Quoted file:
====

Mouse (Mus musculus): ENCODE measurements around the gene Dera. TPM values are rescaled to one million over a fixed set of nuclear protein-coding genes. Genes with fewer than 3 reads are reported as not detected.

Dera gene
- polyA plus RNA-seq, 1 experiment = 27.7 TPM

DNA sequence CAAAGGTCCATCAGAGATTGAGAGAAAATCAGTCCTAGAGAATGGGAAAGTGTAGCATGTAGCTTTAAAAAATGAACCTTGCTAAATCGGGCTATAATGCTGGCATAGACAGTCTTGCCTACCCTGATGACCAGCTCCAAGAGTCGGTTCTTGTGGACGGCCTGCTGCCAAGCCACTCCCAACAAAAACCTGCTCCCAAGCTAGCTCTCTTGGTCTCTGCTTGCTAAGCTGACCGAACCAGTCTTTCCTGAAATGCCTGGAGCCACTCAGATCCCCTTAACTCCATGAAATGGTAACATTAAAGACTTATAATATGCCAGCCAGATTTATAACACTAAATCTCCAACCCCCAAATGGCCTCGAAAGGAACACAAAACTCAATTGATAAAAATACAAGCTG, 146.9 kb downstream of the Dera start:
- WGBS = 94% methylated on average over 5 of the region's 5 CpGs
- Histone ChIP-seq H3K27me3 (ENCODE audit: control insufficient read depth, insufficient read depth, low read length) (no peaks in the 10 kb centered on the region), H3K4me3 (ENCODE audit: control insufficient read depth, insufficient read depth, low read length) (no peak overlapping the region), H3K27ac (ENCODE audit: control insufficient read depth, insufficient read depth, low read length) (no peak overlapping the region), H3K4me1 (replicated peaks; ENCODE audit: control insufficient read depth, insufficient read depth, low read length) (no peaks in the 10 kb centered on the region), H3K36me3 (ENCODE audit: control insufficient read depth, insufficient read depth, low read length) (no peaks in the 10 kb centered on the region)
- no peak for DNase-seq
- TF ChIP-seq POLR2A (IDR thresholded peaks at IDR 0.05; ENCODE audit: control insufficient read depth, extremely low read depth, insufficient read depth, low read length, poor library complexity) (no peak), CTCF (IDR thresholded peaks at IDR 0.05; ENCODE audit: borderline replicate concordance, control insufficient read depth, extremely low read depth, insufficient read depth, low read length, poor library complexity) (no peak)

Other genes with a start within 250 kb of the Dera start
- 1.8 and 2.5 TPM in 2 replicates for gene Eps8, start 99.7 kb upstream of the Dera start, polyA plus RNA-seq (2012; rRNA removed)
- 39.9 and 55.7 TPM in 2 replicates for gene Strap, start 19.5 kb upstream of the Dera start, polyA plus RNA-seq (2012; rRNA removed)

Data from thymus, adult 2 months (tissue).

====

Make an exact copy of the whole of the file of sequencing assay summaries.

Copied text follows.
Mouse (Mus musculus): ENCODE measurements around the gene Dera. TPM values are rescaled to one million over a fixed set of nuclear protein-coding genes. Genes with fewer than 3 reads are reported as not detected.

Dera gene
- polyA plus RNA-seq, 1 experiment = 27.7 TPM

DNA sequence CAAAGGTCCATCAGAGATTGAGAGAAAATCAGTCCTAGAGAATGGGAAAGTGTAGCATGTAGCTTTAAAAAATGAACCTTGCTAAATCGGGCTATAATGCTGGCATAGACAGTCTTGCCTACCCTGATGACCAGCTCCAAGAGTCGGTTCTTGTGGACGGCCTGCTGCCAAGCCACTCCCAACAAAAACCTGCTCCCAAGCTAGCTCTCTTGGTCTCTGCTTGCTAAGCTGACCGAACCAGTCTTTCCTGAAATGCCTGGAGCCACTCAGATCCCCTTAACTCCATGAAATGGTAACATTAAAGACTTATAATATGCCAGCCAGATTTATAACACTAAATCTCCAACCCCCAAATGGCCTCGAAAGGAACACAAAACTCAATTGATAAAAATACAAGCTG, 146.9 kb downstream of the Dera start:
- WGBS = 94% methylated on average over 5 of the region's 5 CpGs
- Histone ChIP-seq H3K27me3 (ENCODE audit: control insufficient read depth, insufficient read depth, low read length) (no peaks in the 10 kb centered on the region), H3K4me3 (ENCODE audit: control insufficient read depth, insufficient read depth, low read length) (no peak overlapping the region), H3K27ac (ENCODE audit: control insufficient read depth, insufficient read depth, low read length) (no peak overlapping the region), H3K4me1 (replicated peaks; ENCODE audit: control insufficient read depth, insufficient read depth, low read length) (no peaks in the 10 kb centered on the region), H3K36me3 (ENCODE audit: control insufficient read depth, insufficient read depth, low read length) (no peaks in the 10 kb centered on the region)
- no peak for DNase-seq
- TF ChIP-seq POLR2A (IDR thresholded peaks at IDR 0.05; ENCODE audit: control insufficient read depth, extremely low read depth, insufficient read depth, low read length, poor library complexity) (no peak), CTCF (IDR thresholded peaks at IDR 0.05; ENCODE audit: borderline replicate concordance, control insufficient read depth, extremely low read depth, insufficient read depth, low read length, poor library complexity) (no peak)

Other genes with a start within 250 kb of the Dera start
- 1.8 and 2.5 TPM in 2 replicates for gene Eps8, start 99.7 kb upstream of the Dera start, polyA plus RNA-seq (2012; rRNA removed)
- 39.9 and 55.7 TPM in 2 replicates for gene Strap, start 19.5 kb upstream of the Dera start, polyA plus RNA-seq (2012; rRNA removed)

Data from thymus, adult 2 months (tissue).